When a patient comes to a physician for a medical diagnosis, they have the right to assume that their doctor will do everything they can, within reason, to identify their injury or illness. When a medical condition is not diagnosed right away, it can lead to serious health problems. Missed diagnosed injuries or delays in diagnosing an injury can cause the patient’s condition to worsen rapidly over time and untreated illnesses may cause premature death. By the time the condition is properly diagnosed, it may be too late and the patient may have suffered irreversible and permanent harm.The question becomes whether or not that delay in diagnosis was caused by some sort of professional negligence, and if it should have been preventable. If there is evidence that suggests the doctor made a preventable mistake and caused a delay in the diagnosis, a medical malpractice case may be warranted.
Key Evidence in a Delayed Diagnosis Case
To begin, it must be clear that a patient-physician relationship existed at the time the diagnosis was delayed. Did the doctor understand that the patient was relying on them for a diagnosis? Did the patient have reason to expect helpful treatment from the doctor? In most cases, the answer to both questions is yes, and the patient-physician relationship is established.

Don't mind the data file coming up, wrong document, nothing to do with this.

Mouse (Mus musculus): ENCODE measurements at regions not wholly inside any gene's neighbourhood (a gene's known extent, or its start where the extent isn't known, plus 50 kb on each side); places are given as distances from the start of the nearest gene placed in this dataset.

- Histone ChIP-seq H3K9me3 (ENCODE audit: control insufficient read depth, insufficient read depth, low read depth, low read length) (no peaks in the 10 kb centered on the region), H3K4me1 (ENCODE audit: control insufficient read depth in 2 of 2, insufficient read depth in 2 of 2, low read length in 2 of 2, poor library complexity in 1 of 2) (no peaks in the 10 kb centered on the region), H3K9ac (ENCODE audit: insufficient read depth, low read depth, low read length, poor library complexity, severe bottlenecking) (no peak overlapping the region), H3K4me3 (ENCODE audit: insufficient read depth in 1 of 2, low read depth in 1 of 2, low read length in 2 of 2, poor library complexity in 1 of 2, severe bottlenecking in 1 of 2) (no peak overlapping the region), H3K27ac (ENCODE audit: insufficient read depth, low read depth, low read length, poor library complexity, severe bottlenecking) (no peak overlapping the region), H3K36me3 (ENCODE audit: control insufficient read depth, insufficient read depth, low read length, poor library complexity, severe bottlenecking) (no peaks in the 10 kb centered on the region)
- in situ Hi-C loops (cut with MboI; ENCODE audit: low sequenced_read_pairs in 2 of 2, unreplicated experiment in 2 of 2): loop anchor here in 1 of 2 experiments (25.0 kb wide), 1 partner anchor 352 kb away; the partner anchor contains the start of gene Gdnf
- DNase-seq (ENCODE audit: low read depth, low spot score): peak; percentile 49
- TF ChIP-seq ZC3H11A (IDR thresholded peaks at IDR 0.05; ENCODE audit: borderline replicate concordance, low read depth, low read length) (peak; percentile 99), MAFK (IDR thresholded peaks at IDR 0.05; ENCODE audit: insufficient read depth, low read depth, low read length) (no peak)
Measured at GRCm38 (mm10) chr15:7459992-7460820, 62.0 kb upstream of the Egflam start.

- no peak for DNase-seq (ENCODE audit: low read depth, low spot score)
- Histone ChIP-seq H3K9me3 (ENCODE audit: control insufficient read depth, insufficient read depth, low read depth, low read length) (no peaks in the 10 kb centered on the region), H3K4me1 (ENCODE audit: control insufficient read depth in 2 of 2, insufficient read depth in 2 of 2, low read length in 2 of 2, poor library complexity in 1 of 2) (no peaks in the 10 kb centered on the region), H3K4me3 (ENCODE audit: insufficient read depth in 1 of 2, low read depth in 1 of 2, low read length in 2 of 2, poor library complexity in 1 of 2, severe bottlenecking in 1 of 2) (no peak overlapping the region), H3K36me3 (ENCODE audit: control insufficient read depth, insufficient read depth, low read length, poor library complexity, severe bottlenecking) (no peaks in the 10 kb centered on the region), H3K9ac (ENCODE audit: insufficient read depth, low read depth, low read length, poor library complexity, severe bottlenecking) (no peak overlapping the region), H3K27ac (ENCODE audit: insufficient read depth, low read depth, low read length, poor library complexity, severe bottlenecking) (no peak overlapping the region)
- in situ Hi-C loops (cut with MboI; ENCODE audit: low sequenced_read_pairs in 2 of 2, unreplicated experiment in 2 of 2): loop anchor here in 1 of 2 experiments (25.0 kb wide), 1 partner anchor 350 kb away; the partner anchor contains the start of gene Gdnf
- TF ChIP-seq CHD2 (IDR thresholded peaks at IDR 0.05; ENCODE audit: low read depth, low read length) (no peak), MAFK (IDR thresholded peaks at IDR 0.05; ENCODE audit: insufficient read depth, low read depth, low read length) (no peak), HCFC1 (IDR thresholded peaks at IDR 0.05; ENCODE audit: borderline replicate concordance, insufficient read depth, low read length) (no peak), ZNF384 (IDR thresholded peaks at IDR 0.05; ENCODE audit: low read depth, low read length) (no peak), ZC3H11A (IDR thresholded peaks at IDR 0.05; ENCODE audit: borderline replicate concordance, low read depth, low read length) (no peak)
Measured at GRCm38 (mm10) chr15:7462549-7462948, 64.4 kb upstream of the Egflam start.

Secondly, and perhaps the most difficult to prove in a medical malpractice case, is showing that the doctor failed to follow the standard of care. No medical professional is perfect, and doctors aren’t expected to diagnose conditions that aren’t capable of being diagnosed based upon the information they had available or could have obtained from performing further testing. However, doctors are expected to make a timely diagnosis when they have sufficient information to do so or could have performed additional testing when it’s warranted to get additional information to help make the diagnosis. Delayed diagnosis cases are pursued when it can be proven that the doctor deviated from acceptable medical practices in some way, and this is the sole or partial cause of the delay.
Lastly, the delay needs to have resulted in the worsening of a condition, or the development of a new one. For example, if a patient has cancer, was not diagnosed timely, and a tumor grew considerably, decreasing or eliminating the patient’s chance of survival, it is clear that the delay has caused harm. Damages in delay diagnosis cases vary but are usually significant if the delay has caused the person to be significantly worse off or reduced their life expectancy.
Our Medical Malpractice Lawyer Can Sort Through the Details
Delayed diagnosis cases are complex but you deserve answers about whether your condition could have been diagnosed sooner and whether an earlier diagnosis would have made a difference in your condition. At Matzus Law, LLC LLC, our Pittsburgh personal injury attorney can take the stress off your shoulders by managing the most complicated parts of your case for you. Backed by 20+ years of legal and trial experience and rated 10/10 “Superb” by Avvo, Attorney Matzus is ready to fight for you.
Contact our firm to request your free case evaluation today.